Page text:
New Hamburg – A Heritage Community
New Hamburg is a town that celebrates its heritage – and a community where visitors can rediscover the rural roots of Ontario.
The town, founded around 1834, grew up on the banks of the Nith River, which winds its way through the community, and New Hamburg continues to enjoy riverfront parklands at every twist and turn of the Nith.
In the heart of the downtown – a Heritage Conservation District with many interesting, original buildings – the Heritage Water Wheel turns on the far bank of the river. This is the largest operating water wheel in North America; it is a symbol of the importance of the Nith River, and of the water-powered mills which were the first industries in pioneer New Hamburg. One mill continues as a viable business in the Heritage Conservation District.
The Heritage Water Wheel is the centrepiece of a three-park riverfront system where visitors stroll, picnic, watch and feed white and black swans, and enjoy the oversize mural that adorns the wall of the fire hall, directly opposite the water wheel.
The riverfront is home to New Hamburg’s giant Canada Day celebration; visitors are welcome to participate in the festivities that run all day and into the evening, including games, sports, entertainment, concerts, demonstrations, our popular Rubber Duck Race, a Cruise Night featuring classic cars, a beer tent, lots of food and, finally, a giant fireworks display. Admission to the afternoon activities is free.
New Hamburg loves community festivals. The town hosts about 40,000 visitors the last Saturday of May, for the Mennonite Relief Sale, a day-long celebration including a giant Quilt Auction, traditional foods, craft sales and many other activities. Relief Sale visitors leave satisfied with their purchases and perhaps even happier, because their involvement means hundreds of thousands of dollars which go to the relief and development work of the Mennonite Central Committee.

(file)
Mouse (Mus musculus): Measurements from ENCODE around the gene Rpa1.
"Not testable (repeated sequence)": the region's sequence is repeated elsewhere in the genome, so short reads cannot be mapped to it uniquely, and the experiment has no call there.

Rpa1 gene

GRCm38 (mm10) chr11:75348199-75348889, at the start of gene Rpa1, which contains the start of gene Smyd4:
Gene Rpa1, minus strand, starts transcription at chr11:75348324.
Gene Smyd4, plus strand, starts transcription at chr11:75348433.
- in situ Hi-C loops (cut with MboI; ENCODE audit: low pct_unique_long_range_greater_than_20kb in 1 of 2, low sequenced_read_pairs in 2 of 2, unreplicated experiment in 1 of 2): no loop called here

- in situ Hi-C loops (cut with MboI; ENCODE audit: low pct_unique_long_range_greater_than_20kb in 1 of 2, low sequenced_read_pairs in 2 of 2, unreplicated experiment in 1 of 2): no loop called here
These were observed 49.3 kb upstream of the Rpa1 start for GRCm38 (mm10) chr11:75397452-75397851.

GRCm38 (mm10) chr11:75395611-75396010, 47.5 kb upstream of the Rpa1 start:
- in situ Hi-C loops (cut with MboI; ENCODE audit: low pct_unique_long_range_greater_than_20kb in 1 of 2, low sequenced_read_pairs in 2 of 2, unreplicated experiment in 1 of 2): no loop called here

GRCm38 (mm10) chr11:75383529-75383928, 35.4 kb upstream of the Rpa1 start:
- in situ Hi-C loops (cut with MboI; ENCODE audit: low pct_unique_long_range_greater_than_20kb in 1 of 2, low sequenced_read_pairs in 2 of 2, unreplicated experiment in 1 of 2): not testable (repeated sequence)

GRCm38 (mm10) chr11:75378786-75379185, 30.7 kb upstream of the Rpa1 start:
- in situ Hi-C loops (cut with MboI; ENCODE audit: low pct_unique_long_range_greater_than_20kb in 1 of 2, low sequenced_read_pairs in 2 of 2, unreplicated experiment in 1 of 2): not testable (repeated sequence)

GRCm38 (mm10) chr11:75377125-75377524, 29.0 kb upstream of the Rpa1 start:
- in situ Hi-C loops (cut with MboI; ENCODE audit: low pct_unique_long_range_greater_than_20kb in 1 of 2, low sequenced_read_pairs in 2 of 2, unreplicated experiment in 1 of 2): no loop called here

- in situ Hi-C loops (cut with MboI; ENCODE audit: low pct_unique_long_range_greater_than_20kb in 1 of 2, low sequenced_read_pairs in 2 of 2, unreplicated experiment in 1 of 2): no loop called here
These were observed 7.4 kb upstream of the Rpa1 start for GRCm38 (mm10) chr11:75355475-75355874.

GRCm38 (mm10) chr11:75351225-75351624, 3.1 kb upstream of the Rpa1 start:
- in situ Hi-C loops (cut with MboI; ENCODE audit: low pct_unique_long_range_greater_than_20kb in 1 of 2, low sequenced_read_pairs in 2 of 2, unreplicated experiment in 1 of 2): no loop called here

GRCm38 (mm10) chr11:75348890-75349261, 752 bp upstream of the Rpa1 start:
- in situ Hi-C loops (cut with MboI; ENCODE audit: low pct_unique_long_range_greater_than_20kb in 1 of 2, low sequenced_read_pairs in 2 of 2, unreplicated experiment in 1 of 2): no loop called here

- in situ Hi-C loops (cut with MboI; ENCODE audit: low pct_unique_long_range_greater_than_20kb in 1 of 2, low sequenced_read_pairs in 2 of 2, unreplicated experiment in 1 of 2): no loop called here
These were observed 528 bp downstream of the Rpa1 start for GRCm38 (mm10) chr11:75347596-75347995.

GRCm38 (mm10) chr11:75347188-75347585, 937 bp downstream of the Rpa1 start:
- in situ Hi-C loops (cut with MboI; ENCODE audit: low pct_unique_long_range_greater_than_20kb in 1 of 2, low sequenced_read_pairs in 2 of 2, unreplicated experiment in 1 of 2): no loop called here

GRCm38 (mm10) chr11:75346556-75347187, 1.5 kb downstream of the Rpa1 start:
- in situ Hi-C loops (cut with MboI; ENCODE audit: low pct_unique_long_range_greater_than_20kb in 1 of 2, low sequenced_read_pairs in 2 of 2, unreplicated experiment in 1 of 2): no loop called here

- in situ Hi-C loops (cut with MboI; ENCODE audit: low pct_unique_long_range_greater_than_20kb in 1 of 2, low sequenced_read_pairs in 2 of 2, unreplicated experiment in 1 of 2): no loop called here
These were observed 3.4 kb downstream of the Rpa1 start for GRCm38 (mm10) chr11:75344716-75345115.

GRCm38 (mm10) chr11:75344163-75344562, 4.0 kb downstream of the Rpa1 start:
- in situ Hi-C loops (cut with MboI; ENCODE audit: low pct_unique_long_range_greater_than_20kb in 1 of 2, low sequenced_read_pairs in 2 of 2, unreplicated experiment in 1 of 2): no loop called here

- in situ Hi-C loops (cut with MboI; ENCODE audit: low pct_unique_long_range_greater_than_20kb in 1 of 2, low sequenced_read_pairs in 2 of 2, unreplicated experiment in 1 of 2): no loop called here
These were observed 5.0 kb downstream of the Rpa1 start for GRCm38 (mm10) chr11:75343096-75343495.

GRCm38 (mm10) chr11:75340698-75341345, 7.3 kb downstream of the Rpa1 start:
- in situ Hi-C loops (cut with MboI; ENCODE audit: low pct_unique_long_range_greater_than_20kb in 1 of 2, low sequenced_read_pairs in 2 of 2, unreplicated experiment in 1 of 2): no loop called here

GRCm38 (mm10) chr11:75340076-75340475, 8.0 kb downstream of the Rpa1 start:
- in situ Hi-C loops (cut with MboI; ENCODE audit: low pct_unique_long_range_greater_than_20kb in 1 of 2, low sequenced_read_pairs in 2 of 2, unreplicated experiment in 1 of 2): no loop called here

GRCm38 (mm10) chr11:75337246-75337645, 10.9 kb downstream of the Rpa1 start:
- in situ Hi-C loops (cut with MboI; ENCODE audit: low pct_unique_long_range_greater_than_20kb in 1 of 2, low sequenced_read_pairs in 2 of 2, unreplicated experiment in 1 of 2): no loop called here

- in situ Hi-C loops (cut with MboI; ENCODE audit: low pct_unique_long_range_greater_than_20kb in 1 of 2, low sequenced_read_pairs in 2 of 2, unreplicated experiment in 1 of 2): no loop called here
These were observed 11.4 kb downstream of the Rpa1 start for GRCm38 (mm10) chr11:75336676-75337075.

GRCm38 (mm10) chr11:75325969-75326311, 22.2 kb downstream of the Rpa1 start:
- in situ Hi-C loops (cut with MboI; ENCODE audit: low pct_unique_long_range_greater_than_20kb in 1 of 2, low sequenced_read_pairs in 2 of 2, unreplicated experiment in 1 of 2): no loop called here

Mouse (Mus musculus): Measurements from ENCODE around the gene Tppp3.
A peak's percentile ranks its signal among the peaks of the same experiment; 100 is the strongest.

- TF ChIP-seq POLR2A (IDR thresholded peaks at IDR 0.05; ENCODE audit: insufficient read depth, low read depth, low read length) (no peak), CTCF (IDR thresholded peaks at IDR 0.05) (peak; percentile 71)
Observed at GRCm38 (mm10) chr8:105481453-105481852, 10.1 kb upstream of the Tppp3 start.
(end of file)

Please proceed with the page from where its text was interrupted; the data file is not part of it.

In mid-August, the Heritage core is alive with entertainment, food booths, classic cars and bargains as Sidewalk Sale Days bring a carnival atmosphere to the community, and the retailers of New Hamburg take it to the streets.
Thousands more come to town for the annual Santa Claus Parade, which winds through the downtown area on the first weekend of December. This is a truly homegrown parade, with dozens of floats and other features produced by local businesses and organizations. Many people come from the larger cities around to enjoy the genuine small-town feeling of the New Hamburg Santa Claus Parade.
But visitors need not wait until there is a special event. New Hamburg has become known for hospitality and customer service. The town welcomes guests – a tourist information centre is open at 121 Huron Street in the downtown area, eateries ranging from country pubs and family dining to fine French cuisine are popular sports, and there is a thriving bed and breakfast industry.
Shopping options include giftware (there are a number of excellent gift shops), clothing stores, and the range of fine stores and services that you would expect in a town of 7,000 people.
Visitors – especially those from larger, urban centres – are always pleasantly surprised to discover that there is plenty of free parking throughout New Hamburg.
New Hamburg is only minutes from the Stratford-Shakespearean Festival, Kitchener-Waterloo (home of Oktoberfest and Farmers’ Markets), St. Jacobs, and Castle Kilbride, the grand Victorian Home, now named a National Historic Site, in Baden.
You’ll enjoy New Hamburg, where we celebrate our heritage, and where we eagerly invite our guests to join in the celebration.
For more information, contact the New Hamburg Board of Trade, 121 Huron Street, New Hamburg, Ontario, N3A 1K1 or visit our Tourist Information Centre, 121 Huron Street, New Hamburg (between the library and the fire hall).